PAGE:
There is a credit card (Bilt) that gives you 1% back on rent payments, at least assuming you can use it to pay your rent, which is not a given.

      But then you need to make sure you autopay your full statement balance each month.

  13. Hesh says:

    Spending will be strong when the country’s debt-to-GDP ratio continues to grow.

    The real carnage begins when legislators are forced to deal with the debt and actually do something about it, which will lead to recession and asset price reductions. That said, Powell is slow-walking the inflation fight as long as he can to avoid a recession and inflate away more debt with “tolerable” 3-5% inflation. Providing excessive stimulus to avoid even small recessions has been the Fed’s weakness for decades. It allows LT problems to grow.

    I was surprised to see a couple Republicans with enough guts to propose a cutback of social security in the debates yesterday. Perhaps that’s a sign the debt problem has become so dire, discussing it is unavoidable. Plus, there is the government shutdown looming again. And the IRS is ramping up efforts to get some tax by going after tax scammers. They sent a $30B tax adjustment to a single company last month. The LT fiscal outlook may be at an inflection point where some pain has to be delivered, or else.

    • Warren G. Harding says:

      Typical. Spent all of the extra money generated by excessive SS taxes and now don’t want to pay it back. Ron is smiling from his grave.

    • phleep says:

      Cur Social Security and Medicare so all the boomers can show up on sonny’s doorstep with collapsing health and finances? The younger generation might wish to think twice on that one.

    • GrassRanger says:

      Hush: “ …propose a cutback of social security in the debates yesterday…”. I didn’t see the debate but from my reading of it, I don’t think there were any proposals to cut social security. There was some mention of “reforming” it which could be done by raising the retirement age and increasing the wage range that is taxed. The biggest problem remains Medicare/Medicaid which is now costing the equivalent of the entire annual federal deficit.

  14. Bandon says:

    So that’s good news, I guess. Last quarter defaults were at 2.77%. Interesting that the defaults are coming down but the balances are going up. Makes sense most people are scrambling to pay that balance off as soon as possible what with 20% interest charges these days. Still feel like they are being financially irresponsible but each to their own.

  15. Tyler says:

    Boy though one or two payments missed on a credit card really lowers a person’s credit score. It takes what seems like forever until the bad mark falls off the credit report. I missed a payment in 2014 and sure enough it took 7 years for the bad payment to fall off.

    Maybe the younger generations aren’t taught that’s how the world works in high school anymore. But then the financially savvy would have no way to get ahead of their peers if everyone knew the game, mean but true.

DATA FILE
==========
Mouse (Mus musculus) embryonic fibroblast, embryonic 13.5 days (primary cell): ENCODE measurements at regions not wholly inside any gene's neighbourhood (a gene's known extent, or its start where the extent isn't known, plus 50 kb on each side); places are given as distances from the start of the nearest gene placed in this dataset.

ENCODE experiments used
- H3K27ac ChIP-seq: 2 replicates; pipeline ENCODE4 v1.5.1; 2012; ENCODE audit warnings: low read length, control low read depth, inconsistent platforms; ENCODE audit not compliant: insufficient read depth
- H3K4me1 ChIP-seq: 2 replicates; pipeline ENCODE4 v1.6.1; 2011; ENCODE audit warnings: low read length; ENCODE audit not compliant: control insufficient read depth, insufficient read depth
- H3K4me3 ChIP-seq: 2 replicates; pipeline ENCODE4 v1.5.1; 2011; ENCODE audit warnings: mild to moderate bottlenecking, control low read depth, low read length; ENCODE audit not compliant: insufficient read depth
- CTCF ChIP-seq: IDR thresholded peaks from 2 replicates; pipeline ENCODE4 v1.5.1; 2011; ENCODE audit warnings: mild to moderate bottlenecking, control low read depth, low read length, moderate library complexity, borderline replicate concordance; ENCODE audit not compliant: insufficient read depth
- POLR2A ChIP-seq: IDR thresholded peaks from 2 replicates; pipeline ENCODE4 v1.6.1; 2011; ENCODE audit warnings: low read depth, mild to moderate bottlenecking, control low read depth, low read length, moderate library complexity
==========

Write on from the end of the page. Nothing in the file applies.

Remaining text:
• Wolf Richter says:

      It’s all part of the learning curve. Most people — especially me — have to learn some things the hard way. In my younger years, if I was told something, it went in one ear and came out the other. When I then suffered the consequences of my decisions that had ignored what had gone in one ear and had come out the other, I learned and never forgot. As I got older, I got tired of learning the hard way though. Recovery gets harder, and somewhere along the line, I realized I was no longer invulnerable, invincible, and immortal.

      • Paul S says:

        Thanks for that, Wolf. It gives me hope for my son who I think is just now cycling into a personal RE mess after telling me how much equity he has as recently as 3 months ago. Or should I say had? learning the hard way has always been one of our family dinner conversations from age 4 to 40, and now I just shut up and hope for the best. Unfortunately, he is still in the invulnerable, invincible, and immortal stage. His folks are in the late 60s stage. :-)

        Seriously, you offer great insights and a wealth of knowledge.

      • Paul says:

        This is such a good comment that I screenshotted it to share with my kids. If only we wouldn’t have to learn things the hard way but ALAS, such is life!

        • bulfinch says:

          Yes—learn from other people’s mistakes, as you’ll never long long enough to make them all yourself.

      • Nunya says:

        “The way of a fool is right in his own eyes, but a wise man listens to advice.”
        Proverbs 12:15

  16. DawnsEarlyLight says:

    I know the article is about CC debt, but noticed most Debit cards are on the Visa/Mastercard network. Are the Debit card transaction fees included in the CC $126 billion fee toal?

    • Wolf Richter says:

      No, debit-card fees are not included in the $126 billion; that’s just for credit cards.

      Debit cards in 2022 were used for $4.8 trillion in transactions, and merchants paid $35 billion in fees.

      Debit and credit cards combined amounted to $10.6 trillion in transactions.